1999 Ford F-150 Receives a V10 Transplant
F-150 Online member fearlessly tackles a difficult engine swap…with glorious results.
Hot rodding is about much more than style and flair. It’s also about combining components that never went together in the first place. Things like a 1999 Ford F-150 and a Triton V10 from a Super Duty/Excursion from that same era. This sort of Frankenstein transformation isn’t exactly easy, of course. But it’s nothing that will scare away our brave and talented F-150 Online forum members.
Obviously, there are enticing reasons to swap a V10 into a 1999 Ford F-150. For starters, the 4.6 and 5.4 V8 engines of this era were underpowered. Plus, it’s just plain freakin’ cool. Who wouldn’t be impressed by a swap like this? Heck, you’ll probably get tired of showing it off to all the curious onlookers. And we’re guessing all of those reasons are what prompted ishootstuff to take the plunge. Oh, and the fact that his original 5.4 bit the dust.
Thankfully, he also documented the entire process in this excellent thread. And there are plenty of pointers and lessons learned, which is quite helpful if you’re ever contemplating a similar swap.
“Well… I sucked up water and hosed my 2nd 5.4. It destroyed the crank, two rods, timing chains, timing chain guides and tensioners, oil pump, and probably cam bearings.
It didn’t die the day I ingested the water, but just made a light rattling. I knew it wasn’t a rod knock and I figured I’d just milk it till it died. Well… it seized up 200 miles from home on Christmas Eve. I had started to think it would just rattle forever because I had put quite a few miles on it – I know – stupid.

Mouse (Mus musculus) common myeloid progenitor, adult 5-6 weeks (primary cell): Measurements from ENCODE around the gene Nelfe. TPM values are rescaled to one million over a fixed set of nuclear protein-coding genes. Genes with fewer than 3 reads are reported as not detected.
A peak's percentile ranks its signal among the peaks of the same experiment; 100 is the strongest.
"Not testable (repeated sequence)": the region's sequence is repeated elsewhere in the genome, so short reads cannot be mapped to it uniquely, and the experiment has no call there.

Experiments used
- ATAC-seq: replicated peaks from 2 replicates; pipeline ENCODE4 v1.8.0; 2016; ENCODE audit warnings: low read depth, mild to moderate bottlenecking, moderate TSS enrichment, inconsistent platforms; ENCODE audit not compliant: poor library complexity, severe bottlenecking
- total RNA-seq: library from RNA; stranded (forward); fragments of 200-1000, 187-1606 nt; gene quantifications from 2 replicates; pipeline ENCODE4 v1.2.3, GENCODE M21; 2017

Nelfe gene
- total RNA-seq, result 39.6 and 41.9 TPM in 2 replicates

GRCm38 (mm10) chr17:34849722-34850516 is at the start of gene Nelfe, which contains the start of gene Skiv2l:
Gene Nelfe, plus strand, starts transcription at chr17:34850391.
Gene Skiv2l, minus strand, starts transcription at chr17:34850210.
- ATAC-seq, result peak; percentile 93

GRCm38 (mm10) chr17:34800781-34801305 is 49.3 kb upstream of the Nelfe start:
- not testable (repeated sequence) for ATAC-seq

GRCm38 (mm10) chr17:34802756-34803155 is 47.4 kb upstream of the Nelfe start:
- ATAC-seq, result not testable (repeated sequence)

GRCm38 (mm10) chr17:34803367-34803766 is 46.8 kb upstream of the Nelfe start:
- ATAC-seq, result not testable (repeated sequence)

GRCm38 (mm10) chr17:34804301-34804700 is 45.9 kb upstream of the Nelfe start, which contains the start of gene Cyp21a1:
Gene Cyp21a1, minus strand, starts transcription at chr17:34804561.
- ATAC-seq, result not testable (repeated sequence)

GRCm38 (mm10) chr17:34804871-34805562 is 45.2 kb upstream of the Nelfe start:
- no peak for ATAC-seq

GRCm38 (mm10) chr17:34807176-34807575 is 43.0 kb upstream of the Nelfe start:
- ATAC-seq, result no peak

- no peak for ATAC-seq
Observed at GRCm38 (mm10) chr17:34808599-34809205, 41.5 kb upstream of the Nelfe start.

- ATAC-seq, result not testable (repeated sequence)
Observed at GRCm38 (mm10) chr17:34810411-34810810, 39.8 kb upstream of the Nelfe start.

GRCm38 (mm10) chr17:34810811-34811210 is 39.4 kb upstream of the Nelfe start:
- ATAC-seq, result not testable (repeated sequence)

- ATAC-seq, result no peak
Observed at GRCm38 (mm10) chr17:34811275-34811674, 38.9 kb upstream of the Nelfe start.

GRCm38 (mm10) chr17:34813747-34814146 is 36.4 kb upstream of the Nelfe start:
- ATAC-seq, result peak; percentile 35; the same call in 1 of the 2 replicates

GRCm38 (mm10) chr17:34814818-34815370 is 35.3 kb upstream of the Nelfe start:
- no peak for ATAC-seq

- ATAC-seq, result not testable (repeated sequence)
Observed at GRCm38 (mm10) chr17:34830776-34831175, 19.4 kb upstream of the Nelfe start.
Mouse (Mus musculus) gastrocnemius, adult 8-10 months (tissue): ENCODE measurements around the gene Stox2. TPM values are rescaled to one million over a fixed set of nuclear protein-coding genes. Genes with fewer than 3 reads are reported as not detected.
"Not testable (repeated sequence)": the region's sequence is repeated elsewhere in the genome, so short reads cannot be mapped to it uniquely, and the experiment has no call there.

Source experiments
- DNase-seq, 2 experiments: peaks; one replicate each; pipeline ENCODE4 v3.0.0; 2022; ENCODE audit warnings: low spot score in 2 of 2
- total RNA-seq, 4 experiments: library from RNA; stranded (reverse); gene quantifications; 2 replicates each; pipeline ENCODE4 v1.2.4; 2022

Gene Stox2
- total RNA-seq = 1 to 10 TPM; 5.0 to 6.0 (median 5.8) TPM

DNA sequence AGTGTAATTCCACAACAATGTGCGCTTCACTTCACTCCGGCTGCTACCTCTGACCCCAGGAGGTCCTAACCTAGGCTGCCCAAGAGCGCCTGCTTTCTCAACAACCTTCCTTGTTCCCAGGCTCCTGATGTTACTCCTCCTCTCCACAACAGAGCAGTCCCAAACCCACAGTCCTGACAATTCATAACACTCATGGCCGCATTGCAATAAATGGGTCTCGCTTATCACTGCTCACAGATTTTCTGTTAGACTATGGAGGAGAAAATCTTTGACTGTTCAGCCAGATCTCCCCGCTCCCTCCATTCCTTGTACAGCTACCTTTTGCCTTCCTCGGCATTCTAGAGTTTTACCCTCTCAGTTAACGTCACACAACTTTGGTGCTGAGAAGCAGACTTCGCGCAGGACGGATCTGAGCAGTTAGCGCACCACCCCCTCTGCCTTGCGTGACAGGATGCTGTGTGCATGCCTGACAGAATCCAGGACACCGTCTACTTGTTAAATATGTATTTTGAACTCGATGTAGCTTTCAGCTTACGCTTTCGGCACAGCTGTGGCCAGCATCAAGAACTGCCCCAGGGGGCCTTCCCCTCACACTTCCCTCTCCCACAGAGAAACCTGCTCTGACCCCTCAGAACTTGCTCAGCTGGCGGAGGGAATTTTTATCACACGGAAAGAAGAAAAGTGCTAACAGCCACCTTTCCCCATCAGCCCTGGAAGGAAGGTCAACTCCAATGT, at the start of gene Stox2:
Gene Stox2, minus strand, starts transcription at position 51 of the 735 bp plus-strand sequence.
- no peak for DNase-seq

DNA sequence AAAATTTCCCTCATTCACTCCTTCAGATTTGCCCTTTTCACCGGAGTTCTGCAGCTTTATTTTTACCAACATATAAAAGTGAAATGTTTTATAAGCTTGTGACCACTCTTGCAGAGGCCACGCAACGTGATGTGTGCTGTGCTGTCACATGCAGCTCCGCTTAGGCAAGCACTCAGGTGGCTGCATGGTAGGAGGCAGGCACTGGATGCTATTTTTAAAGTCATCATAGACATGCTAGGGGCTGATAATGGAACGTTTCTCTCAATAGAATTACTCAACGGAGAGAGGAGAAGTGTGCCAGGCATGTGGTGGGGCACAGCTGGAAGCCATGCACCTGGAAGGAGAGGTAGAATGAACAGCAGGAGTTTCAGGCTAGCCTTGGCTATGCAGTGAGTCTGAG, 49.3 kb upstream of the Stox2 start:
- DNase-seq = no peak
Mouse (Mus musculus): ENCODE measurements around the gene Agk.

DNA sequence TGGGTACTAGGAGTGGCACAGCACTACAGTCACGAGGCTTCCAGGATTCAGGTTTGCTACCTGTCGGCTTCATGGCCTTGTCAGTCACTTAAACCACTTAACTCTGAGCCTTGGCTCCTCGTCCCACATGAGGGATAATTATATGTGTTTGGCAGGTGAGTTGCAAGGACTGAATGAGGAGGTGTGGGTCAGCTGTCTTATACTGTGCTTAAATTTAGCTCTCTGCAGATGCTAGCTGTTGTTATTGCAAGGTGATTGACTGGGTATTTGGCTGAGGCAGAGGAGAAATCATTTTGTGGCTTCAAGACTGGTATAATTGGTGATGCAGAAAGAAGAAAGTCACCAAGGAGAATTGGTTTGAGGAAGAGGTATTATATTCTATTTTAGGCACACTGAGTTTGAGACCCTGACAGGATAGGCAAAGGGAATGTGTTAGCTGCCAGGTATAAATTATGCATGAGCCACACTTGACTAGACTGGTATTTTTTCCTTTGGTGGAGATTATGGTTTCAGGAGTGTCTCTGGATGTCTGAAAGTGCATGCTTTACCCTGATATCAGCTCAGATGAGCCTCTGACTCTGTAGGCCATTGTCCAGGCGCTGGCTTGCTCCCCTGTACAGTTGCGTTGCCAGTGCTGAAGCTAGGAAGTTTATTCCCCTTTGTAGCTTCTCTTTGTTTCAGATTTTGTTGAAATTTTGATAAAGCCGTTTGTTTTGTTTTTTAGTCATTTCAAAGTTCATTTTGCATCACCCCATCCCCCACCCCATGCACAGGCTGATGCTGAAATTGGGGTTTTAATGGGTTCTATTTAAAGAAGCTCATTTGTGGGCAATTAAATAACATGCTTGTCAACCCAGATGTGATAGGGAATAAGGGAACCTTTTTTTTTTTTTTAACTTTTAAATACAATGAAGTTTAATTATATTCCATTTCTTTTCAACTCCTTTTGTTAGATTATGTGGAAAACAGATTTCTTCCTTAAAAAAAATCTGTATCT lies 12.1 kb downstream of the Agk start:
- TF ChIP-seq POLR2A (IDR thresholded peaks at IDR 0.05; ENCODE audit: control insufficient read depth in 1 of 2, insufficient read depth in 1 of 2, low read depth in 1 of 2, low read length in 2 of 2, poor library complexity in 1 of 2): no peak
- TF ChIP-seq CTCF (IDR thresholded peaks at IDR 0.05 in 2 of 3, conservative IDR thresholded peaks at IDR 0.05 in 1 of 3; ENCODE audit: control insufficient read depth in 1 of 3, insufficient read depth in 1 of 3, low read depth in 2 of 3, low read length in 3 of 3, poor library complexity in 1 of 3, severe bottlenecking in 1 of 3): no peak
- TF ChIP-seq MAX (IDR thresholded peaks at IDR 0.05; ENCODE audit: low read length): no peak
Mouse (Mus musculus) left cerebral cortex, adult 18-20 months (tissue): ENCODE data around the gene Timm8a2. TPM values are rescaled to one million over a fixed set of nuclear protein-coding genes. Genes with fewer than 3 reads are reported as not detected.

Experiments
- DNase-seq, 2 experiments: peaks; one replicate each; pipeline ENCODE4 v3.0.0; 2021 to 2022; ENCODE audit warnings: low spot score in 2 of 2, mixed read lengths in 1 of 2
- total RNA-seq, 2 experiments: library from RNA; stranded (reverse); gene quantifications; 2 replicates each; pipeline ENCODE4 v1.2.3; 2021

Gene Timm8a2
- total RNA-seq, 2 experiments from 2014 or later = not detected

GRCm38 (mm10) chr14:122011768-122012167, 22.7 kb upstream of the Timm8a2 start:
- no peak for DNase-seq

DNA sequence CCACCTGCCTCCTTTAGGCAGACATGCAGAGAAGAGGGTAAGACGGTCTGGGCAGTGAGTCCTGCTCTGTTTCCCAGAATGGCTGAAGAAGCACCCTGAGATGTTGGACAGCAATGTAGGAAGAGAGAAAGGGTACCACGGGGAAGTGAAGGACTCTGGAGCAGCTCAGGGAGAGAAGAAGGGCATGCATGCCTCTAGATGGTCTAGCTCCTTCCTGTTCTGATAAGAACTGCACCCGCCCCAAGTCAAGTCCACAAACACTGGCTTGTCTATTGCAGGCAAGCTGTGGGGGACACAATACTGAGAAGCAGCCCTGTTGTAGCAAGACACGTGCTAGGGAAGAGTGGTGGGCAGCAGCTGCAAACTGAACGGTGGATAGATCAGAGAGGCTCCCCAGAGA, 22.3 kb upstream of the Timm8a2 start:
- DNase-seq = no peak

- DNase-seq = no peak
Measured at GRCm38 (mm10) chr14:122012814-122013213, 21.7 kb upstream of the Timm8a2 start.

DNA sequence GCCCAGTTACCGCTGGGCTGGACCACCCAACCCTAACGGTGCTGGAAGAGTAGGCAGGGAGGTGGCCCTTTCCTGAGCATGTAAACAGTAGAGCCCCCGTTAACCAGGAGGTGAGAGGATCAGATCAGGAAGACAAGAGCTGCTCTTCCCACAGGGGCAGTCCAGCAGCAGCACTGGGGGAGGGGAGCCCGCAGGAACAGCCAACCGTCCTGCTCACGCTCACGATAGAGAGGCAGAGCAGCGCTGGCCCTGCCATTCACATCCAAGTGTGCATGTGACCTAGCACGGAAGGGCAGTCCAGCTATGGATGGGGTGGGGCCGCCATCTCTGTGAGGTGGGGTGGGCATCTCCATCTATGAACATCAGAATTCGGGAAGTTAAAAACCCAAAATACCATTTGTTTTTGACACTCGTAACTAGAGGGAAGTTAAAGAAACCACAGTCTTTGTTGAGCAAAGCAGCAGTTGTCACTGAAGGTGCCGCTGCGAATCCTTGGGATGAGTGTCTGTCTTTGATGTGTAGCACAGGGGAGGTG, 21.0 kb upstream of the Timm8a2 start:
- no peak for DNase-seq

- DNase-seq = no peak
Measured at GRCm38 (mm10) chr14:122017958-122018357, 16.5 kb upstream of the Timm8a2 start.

The timing chains sawed lots of metal off the block and front cover, eroding the bearings and clogging the oil pump. I suddenly lost oil pressure and it seized.
Anyway, I think this truck will be more fun with some extra power, so I bought a V10, harness, and ECU today. My truck has the E4OD (EDIT: It turns out it’s a 4R100) and LSD which should handle the V10 just fine. It will be a couple weeks before I get started, but I thought I’d start a thread to document the process.”
As you might imagine, putting something in a truck that didn’t originally belong there isn’t easy. But that’s what posts like this are for – advice!
“Yesterday I swapped over parts. Mounts, oil filter adapter, and flexplate all had to swap. I also took off the intake (needs to be off for clearance) and installed new plugs. I started to work on wiring, but it hurt my brain, so I grabbed some beer and made the spacers I assume I’m going to need on the frame side of the engine mounts.
Funny story… I made the spacers from a piece of steel that I found on the side of the road when the 5.4 seized. An omen?
For anyone wanting to do this, you will NEED to have a leveler to get that V10 into the truck unless you remove the cab. I needed the engine almost vertical and I had to remove several bolts from the front and rear of the engine, as well as the harmonic dampener to get it to clear and it was still REALLY tight. I bent the A/C condenser a little. Good thing I had some wood and foam protecting it.”
On top of that, the exhaust didn’t line up and required some fabrication work. The cruise control cable was too short, and the fuel injector plugs are different. Oh, and the wiring is apparently a nightmare.
“There have been several times where I caught myself just staring at the engine compartment thinking I’m in over my head.
I still have some mechanical hurdles too. The dipstick for the tranny won’t go in. I don’t know if I bent it or if it’s the different exhaust manifolds or what. I haven’t even started to think about the cruise control cable or vacuum lines. Then there’s PATS… It also must pass smog. “
Regardless, ishootstuff wouldn’t accept defeat from any of these plentiful obstacles. He kept at it until the beast was running. And even with various electrical gremlins rearing their ugly head, he tackled them one by one until the truck was running reliably. Whether you’re thinking of completing such a swap yourself or you just love the technical aspect of things, be sure and check out the entire build thread. It’s a epic journey for sure, one well worth the read.
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